A historic building in Stamford, Lincolnshire is due to provide a much-needed home for local bingo nights. Following the closure of The Cummins Social Club in Wharf Road, regulars have been concerned about the future of the club’s events but luckily, one of the town’s theatres has stepped forward to offer assistance.
The Theatre Lounge Bar is based at Stamford Corn Exchange, and has agreed to play host to bingo nights from 25th March 2013. Sessions were previously held twice-weekly on Mondays and Thursdays at Cummins Social Club, but the company who owns the clubhouse (Cummins Generator Technologies) decided back in November 2012 to withdraw their support in an effort to save money. The Club’s committee have been hard at work ever since, desperately trying to source substitute venues at which to hold the various meetings and events that were formerly run by locals clubs and organisations at the clubhouse.
Judith Mackie is the manager of Stamford Corn Exchange, and admits that the Theatre Lounge was being under-utilised, “especially at the start of the week.” Therefore, they’ve agreed that not only can the Cummins’ bingo players use their lounge space, but also some of the other groups that used the social clubs for meetings. Ms. Mackie added that as the premises has a lift, access for visitors is “really easy,” and that the Theatre is really pleased to be helping the community as there are not many places for local bingo-lovers to go. Other groups who have been left homeless by the closure of The Cummins Social Club have leapt to accept the offer of a new event space for their members. So far, these include the interestingly-named Stamford Royal Antediluvian Order of Buffaloes, and a community knitting group, although others are expected to quickly follow suit.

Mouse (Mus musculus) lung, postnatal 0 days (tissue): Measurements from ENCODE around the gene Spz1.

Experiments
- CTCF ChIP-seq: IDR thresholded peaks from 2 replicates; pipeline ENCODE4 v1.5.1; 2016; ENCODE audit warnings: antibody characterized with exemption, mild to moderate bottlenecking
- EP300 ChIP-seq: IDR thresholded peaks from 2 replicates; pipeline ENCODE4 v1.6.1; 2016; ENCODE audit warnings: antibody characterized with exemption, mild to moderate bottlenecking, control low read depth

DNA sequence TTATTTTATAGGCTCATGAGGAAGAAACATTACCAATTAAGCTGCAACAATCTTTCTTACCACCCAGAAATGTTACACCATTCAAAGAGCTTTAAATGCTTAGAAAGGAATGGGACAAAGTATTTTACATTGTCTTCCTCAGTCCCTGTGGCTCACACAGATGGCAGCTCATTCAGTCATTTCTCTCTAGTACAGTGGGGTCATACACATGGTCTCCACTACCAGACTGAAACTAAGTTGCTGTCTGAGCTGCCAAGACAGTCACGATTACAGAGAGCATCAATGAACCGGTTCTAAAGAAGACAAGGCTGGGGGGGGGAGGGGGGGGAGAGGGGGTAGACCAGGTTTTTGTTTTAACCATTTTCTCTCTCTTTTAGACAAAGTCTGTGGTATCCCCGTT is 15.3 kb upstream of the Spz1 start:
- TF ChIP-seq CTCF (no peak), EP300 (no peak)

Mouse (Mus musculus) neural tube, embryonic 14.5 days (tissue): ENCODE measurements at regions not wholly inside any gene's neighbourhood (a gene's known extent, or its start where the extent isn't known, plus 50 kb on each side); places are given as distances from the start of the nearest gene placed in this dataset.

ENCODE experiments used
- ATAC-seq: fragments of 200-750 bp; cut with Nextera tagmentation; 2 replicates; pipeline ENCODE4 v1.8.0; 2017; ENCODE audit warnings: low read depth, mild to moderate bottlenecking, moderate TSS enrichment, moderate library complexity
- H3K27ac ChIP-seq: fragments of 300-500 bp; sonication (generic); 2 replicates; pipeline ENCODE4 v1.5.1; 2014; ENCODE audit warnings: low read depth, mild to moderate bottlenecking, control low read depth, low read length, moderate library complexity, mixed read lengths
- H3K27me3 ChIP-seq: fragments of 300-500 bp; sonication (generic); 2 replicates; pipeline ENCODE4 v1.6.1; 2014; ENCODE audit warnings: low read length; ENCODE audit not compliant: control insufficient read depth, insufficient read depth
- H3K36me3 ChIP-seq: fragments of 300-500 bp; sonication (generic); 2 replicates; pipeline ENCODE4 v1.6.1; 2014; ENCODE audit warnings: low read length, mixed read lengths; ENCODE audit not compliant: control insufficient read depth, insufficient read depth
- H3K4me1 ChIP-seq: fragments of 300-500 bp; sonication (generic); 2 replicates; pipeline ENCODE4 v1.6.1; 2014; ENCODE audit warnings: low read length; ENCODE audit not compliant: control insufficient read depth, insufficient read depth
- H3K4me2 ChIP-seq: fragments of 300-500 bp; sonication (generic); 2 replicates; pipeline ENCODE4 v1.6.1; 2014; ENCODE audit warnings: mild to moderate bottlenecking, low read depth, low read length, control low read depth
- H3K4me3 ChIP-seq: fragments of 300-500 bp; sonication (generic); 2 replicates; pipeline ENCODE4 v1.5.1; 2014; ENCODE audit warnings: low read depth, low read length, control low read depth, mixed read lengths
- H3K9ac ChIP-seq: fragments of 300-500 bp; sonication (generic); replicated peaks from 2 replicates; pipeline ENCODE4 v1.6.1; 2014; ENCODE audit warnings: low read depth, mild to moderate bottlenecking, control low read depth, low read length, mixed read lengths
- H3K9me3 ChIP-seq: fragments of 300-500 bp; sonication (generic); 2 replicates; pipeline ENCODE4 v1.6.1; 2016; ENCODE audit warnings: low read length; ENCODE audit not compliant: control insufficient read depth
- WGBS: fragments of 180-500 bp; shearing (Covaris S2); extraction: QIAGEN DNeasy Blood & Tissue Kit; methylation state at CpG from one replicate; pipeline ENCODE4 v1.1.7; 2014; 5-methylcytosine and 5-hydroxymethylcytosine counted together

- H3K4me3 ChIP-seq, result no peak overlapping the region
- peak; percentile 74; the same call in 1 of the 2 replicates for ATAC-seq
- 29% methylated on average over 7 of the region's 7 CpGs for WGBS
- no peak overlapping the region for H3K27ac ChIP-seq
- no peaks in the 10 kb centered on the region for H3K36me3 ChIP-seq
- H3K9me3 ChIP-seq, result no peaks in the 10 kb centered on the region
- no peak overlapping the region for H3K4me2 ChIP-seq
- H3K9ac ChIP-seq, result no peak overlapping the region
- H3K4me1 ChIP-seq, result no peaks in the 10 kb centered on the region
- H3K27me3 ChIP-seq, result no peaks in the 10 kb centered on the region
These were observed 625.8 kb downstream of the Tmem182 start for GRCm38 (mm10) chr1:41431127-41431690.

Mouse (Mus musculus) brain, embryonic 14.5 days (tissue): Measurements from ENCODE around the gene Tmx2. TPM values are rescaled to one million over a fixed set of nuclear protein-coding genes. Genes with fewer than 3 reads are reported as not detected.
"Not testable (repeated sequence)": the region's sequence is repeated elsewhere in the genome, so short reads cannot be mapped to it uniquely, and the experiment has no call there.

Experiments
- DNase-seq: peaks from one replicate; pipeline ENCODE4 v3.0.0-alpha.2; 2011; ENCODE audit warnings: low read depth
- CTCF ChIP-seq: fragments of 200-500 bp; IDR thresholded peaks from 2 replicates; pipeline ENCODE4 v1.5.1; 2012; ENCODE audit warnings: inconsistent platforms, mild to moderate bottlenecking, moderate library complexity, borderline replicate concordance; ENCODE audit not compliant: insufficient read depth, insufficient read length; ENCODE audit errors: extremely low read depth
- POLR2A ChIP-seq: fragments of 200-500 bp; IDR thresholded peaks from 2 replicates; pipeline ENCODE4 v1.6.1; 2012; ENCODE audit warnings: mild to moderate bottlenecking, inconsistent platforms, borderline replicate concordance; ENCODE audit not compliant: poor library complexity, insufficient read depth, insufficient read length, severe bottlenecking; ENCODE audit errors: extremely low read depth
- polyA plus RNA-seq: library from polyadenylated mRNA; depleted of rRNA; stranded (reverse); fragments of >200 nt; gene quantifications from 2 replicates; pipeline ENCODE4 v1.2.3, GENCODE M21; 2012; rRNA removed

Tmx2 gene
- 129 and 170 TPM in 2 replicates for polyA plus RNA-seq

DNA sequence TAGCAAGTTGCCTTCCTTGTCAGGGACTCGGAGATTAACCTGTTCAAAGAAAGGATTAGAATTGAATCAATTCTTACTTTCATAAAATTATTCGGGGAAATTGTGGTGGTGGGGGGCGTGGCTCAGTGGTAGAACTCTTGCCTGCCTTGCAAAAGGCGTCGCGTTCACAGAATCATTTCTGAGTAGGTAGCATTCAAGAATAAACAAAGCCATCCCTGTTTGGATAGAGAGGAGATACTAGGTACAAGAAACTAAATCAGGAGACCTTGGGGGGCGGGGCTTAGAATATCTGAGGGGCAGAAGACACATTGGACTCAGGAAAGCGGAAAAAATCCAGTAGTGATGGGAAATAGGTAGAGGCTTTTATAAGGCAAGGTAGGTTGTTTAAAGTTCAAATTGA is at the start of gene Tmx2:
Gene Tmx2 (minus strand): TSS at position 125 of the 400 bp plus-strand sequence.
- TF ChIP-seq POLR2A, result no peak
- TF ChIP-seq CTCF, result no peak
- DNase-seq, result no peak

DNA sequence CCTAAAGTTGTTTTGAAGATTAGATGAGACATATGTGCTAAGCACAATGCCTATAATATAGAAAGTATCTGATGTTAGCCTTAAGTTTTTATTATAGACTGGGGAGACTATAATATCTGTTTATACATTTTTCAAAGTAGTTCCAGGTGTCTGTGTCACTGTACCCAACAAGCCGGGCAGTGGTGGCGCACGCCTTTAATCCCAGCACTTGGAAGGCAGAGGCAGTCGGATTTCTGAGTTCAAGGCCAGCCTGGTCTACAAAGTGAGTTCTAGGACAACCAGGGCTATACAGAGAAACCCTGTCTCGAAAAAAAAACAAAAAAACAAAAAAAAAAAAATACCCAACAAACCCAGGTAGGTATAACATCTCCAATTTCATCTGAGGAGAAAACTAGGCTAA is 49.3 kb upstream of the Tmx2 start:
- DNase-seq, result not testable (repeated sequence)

The secretary of Cummins Social Club, Tim Wade, said that whilst it’s sad the club will close its doors on 23rd March 2013 regardless; their new home at the Corn Exchange is great news for their bingo players who will be able to continue enjoying their favourite hobby. Mr. Wade also says it’s often one of the only opportunities the players get to socialise and meet their friends, and is therefore vital to the community.
Are your local bingo nights under threat? Do you think communities should pull together more to ensure there is a protected (or subsidised) home for events like these?